Since snagging their first major coup by unearthing the restraining order against bachelor Rick Rockwell of Who Wants to Marry a Millionaire? fame, the guys at The Smoking Gun have continued to hit pay dirt. Just one look at the website — a collection of legal documents, morgue reports, FBI files, and arrest affidavits featuring the goings-on of celebrities and average joes — and it’s clear how long the paper trail twists. Now, The Smoking Gun has steered its online grit back into hard copy. The book’s material, some old and some new, is the kind of juicy fodder readers have come to expect.
Founded in 1997 by former Village Voice reporter William Bastone and freelance journalist Daniel Green, The Smoking Gun was born out of an excess of documents. Over the years Bastone, an investigative journalist who covered politics and organized crime, had amassed hundreds of public records, including Freedom of Information requests that never materialized into stories. With Green, he decided to publish online, and the rest is headline-hitting history.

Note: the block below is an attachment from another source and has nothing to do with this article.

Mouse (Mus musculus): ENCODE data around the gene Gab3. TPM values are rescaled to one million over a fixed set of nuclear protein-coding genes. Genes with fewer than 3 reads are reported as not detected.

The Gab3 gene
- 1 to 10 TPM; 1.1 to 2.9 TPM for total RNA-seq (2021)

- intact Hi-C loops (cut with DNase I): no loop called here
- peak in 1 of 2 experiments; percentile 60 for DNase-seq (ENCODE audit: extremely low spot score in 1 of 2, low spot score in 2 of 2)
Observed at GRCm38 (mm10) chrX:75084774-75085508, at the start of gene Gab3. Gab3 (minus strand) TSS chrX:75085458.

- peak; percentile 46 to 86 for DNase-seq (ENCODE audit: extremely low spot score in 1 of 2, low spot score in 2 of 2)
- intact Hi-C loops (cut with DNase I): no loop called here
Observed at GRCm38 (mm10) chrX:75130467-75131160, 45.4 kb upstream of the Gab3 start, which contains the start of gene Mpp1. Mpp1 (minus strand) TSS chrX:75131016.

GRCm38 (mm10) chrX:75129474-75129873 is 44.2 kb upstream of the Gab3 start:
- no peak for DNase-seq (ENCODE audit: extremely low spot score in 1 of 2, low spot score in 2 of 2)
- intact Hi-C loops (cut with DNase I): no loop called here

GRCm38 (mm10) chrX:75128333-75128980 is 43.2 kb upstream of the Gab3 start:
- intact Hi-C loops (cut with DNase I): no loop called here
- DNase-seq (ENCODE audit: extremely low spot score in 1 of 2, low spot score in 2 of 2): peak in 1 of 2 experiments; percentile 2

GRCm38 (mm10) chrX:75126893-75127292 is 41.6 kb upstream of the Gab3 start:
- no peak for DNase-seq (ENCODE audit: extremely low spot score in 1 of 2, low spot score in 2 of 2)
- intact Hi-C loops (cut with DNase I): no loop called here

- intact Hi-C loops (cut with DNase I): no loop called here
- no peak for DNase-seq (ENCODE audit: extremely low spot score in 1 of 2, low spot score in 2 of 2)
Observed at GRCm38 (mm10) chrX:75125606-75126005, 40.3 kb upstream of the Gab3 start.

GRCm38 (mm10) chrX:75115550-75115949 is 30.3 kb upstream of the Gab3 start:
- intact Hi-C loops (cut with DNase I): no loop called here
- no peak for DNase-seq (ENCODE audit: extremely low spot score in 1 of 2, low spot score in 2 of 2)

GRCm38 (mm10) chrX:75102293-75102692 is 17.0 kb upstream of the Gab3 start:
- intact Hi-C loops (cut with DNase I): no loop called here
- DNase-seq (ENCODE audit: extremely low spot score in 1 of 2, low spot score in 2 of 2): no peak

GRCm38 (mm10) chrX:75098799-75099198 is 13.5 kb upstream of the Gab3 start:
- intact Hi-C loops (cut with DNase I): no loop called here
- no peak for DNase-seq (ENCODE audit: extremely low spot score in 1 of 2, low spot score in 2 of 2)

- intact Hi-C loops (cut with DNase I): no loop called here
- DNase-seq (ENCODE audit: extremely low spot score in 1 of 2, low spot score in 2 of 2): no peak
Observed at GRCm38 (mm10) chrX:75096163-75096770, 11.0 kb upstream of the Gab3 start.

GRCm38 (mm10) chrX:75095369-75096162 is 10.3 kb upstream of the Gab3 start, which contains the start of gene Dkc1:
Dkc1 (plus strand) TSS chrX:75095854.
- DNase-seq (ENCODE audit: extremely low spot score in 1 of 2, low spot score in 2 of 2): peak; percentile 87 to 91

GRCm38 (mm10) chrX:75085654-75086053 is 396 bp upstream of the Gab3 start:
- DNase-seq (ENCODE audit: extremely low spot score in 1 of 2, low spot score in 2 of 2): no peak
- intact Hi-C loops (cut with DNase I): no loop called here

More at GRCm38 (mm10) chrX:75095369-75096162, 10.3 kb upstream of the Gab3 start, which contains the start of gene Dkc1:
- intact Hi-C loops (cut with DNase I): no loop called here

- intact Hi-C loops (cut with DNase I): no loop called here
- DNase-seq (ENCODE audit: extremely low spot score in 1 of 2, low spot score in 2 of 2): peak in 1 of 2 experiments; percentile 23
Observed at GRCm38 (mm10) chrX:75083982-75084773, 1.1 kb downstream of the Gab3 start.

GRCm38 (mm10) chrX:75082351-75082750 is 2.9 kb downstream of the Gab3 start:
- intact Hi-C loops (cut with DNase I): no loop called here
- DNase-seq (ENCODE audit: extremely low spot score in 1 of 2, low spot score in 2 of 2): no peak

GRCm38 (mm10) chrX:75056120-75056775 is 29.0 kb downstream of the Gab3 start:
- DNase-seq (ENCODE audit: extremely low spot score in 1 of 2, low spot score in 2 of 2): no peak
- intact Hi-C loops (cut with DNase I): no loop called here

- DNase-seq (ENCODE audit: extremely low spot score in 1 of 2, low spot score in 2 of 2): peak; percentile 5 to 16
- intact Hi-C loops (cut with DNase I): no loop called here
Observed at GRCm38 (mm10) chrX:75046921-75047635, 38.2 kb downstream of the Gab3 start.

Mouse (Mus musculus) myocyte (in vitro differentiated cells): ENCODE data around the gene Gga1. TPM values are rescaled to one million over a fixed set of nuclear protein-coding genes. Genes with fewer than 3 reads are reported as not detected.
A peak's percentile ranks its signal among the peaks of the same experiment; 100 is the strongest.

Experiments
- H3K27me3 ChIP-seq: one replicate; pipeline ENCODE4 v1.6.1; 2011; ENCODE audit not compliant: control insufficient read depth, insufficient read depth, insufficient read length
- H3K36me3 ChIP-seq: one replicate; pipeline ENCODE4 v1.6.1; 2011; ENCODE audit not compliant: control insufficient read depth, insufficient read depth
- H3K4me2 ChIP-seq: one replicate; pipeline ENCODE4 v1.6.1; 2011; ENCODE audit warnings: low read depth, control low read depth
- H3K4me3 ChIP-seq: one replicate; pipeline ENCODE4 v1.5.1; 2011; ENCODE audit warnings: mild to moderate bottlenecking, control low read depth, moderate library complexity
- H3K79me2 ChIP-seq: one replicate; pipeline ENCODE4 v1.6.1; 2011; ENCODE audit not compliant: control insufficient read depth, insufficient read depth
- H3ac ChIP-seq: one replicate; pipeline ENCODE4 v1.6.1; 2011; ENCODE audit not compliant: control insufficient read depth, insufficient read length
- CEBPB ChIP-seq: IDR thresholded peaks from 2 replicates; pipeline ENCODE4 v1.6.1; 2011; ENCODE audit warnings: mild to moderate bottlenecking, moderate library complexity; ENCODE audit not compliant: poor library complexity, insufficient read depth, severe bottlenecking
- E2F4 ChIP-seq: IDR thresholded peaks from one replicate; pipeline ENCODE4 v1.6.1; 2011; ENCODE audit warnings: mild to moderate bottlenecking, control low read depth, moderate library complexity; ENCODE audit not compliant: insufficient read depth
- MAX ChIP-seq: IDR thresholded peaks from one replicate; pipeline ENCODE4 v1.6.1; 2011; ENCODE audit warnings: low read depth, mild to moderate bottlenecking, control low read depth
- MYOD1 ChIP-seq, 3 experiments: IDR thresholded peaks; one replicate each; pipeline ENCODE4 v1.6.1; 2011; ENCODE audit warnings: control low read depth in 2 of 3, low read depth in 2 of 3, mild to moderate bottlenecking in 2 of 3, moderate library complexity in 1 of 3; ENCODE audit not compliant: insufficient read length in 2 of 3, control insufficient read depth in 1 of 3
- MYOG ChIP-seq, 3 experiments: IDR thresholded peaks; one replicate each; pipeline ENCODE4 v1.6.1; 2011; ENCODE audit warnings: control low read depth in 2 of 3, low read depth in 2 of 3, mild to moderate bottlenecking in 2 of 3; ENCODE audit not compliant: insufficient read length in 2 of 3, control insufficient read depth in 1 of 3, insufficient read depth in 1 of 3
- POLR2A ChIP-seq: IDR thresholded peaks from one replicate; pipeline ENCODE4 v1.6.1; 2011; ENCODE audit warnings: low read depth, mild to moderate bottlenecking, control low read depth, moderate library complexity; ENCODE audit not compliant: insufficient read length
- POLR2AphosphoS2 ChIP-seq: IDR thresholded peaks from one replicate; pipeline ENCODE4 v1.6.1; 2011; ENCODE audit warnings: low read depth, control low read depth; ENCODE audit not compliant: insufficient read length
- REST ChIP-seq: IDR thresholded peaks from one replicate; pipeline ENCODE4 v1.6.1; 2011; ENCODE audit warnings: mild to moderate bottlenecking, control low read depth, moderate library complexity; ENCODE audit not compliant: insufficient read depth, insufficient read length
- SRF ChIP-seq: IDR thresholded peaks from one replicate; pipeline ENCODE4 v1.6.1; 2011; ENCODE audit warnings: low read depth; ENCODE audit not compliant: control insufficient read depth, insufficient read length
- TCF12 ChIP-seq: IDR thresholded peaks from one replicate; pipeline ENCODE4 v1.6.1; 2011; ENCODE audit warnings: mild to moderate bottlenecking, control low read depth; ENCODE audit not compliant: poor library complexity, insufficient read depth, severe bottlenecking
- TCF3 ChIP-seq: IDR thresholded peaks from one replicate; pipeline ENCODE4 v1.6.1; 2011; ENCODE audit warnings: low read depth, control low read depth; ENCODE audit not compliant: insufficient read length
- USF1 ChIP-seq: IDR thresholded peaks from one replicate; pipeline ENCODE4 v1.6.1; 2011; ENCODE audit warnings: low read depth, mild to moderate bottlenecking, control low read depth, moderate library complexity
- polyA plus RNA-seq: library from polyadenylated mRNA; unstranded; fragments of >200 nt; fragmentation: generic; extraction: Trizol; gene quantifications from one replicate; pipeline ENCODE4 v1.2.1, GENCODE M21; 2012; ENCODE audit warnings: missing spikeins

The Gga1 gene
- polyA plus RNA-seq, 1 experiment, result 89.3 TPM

The book features a breadth of bizarre material. The more humorous reports include Burt Reynolds’s debts to hair merchants and air force experiments with bladder relief for its F-15 lady fighter pilots. The more visceral tales cover incidents of severed penises, a man throwing his intestines at his arresting officer, and one estranged husband’s birthday message to his wife. “I’m going to give you a birthday like you never will forget, you little whore,” reads the note, attached to her cat’s skull.
For print enthusiasts, the book is a welcome complement to its online cousin. Somehow, the paper trail seems more real when it’s just that — paper. And The Smoking Gun‘s timing is good. Putting cyber content into print is a growing phenomenon. Last June, Word.com published the book Gig, which grew out of a weekly column on work, and ModernHumorist.com currently has Rough Draft, a look at American pop culture.
The book’s greatest drawback is aesthetic — it just doesn’t look as good as the postings on its low-tech site. Instead, there’s page after page of photocopied transcripts and reports with the tiniest of paragraphs to introduce them. The book works better if one thinks of it as grungy bathroom reading material: great for a few minutes of intense, uninterrupted concentration, a few pages at a time.
This article from the Village Voice Archive was posted on October 23, 2001